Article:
The effect of individual differences in episodic future thought on credibility in occupation interviews

Felicity O'Connell, Delyth Stone, Zarah Vernham, Paul Taylor, Lara Warmelink

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In this paper, we describe three experiments that explored whether individual differences in episodic future thought (EFT) ability affects credibility when participants told the truth and lied about their occupation. Credibility was measured by the number of perceptual details, statement length, level of detail and plausibility in verbal accounts and sketches (Experiment 1) and by other participants' veracity judgments of the verbal accounts (Experiment 2) and sketches (Experiment 3). In Experiment 1, participants with higher EFT ability generated more detailed verbal accounts and more plausible sketches than those with lower EFT ability. In Experiments 2 and 3, EFT ability did not predict veracity judgements of the verbal accounts or sketches derived from Experiment 1. The findings across all experiments suggest that EFT ability affects the ability to generate credible accounts however, EFT ability does not affect credibility judgements.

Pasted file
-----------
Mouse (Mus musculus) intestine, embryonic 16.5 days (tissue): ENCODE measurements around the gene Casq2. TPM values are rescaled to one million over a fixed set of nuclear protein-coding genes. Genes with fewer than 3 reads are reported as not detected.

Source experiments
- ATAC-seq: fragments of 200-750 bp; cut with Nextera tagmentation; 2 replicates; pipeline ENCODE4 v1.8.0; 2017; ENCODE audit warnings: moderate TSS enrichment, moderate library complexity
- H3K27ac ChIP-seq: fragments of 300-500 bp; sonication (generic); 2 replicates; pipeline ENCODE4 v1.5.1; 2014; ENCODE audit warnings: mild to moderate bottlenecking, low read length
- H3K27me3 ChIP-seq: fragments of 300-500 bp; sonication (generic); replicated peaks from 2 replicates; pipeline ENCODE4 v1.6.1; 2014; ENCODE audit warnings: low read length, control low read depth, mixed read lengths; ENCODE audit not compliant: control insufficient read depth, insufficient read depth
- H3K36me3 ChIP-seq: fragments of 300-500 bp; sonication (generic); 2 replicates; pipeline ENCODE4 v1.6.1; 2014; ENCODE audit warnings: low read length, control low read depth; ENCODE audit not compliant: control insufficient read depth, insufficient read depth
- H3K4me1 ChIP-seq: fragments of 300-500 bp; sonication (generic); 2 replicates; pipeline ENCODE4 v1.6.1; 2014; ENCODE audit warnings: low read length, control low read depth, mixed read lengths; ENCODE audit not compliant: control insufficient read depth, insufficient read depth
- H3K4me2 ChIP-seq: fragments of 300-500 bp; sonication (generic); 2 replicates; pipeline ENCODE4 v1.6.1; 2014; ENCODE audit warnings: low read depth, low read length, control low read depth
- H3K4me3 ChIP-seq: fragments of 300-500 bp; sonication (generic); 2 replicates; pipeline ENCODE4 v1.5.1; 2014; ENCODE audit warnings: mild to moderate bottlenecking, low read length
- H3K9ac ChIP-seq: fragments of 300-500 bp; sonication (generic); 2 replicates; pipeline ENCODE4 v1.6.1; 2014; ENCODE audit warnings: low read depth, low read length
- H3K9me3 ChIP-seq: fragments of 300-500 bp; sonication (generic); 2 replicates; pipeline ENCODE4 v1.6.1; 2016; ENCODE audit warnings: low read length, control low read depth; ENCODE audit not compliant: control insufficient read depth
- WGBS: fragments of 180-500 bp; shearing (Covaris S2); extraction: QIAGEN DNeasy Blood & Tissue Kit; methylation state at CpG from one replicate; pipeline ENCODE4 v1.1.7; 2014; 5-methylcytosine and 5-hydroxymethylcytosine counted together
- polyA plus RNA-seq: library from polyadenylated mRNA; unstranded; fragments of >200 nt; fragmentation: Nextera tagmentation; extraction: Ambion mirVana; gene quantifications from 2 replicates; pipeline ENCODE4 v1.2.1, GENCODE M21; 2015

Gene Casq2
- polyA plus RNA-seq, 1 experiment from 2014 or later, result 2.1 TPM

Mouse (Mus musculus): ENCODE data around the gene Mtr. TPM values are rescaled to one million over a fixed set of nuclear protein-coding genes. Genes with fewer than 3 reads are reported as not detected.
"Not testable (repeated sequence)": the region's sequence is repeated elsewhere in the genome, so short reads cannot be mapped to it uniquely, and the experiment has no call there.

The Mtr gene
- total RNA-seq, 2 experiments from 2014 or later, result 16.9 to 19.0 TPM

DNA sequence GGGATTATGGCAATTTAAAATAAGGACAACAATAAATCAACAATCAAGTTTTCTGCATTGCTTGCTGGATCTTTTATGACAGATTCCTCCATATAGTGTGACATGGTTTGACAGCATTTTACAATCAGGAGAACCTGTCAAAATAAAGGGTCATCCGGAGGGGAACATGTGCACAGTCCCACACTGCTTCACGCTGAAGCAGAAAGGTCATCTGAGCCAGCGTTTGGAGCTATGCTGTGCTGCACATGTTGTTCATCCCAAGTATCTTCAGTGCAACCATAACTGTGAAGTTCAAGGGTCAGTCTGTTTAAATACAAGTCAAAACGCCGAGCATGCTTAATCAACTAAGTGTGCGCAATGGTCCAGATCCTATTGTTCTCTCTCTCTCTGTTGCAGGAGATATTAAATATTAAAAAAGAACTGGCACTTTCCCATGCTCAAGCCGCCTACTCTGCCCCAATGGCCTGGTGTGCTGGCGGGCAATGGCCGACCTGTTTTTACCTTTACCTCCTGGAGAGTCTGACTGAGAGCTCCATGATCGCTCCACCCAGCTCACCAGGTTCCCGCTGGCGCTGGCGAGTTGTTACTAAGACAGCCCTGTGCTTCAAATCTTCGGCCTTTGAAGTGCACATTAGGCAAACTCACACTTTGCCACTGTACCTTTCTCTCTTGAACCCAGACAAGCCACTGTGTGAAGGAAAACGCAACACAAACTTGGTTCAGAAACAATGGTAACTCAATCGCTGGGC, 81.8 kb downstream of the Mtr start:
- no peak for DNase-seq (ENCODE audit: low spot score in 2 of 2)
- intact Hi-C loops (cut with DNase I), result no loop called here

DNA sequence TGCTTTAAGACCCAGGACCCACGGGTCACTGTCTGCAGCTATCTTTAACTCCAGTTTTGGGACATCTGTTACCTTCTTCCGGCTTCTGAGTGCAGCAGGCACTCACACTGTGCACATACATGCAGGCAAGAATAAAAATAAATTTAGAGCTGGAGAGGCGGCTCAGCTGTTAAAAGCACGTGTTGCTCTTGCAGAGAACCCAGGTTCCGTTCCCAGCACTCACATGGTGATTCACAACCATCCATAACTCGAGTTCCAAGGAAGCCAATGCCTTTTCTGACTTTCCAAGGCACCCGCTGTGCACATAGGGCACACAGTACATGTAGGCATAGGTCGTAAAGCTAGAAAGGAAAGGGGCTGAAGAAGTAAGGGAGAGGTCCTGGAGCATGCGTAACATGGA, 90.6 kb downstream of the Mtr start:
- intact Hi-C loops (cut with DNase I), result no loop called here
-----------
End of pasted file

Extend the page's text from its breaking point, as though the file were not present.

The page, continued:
Original languageEnglish
Article numbere4172
Number of pages14
JournalApplied Cognitive Psychology
Issue number1
Publication statusPublished - 4 Feb 2024


  • credibility
  • deception
  • episodic future thought
  • lying

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